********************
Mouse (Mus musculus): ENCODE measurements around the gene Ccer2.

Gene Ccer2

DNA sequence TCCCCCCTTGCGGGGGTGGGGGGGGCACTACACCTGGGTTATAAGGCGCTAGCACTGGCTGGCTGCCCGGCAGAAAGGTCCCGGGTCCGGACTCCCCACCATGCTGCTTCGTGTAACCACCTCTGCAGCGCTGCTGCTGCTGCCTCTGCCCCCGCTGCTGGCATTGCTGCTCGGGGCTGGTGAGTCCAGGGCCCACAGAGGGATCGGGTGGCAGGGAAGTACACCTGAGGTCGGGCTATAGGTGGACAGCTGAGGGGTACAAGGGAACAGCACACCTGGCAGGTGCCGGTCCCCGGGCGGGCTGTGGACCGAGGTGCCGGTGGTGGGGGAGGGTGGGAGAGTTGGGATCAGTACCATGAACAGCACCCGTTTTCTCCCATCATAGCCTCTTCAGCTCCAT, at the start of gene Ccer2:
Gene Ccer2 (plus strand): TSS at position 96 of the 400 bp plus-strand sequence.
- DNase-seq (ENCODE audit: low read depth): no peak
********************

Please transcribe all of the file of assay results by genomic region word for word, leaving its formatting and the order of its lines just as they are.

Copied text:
Mouse (Mus musculus): ENCODE measurements around the gene Ccer2.

Gene Ccer2

DNA sequence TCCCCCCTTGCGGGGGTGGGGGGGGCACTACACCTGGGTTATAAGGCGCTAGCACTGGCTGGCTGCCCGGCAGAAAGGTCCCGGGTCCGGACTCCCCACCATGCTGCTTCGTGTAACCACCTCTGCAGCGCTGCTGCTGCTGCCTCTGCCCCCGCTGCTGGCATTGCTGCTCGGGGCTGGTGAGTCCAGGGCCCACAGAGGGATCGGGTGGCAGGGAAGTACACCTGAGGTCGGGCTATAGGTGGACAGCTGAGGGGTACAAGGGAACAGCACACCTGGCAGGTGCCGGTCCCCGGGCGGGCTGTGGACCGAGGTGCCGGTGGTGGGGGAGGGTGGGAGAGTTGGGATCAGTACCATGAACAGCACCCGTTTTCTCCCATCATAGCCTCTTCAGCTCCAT, at the start of gene Ccer2:
Gene Ccer2 (plus strand): TSS at position 96 of the 400 bp plus-strand sequence.
- DNase-seq (ENCODE audit: low read depth): no peak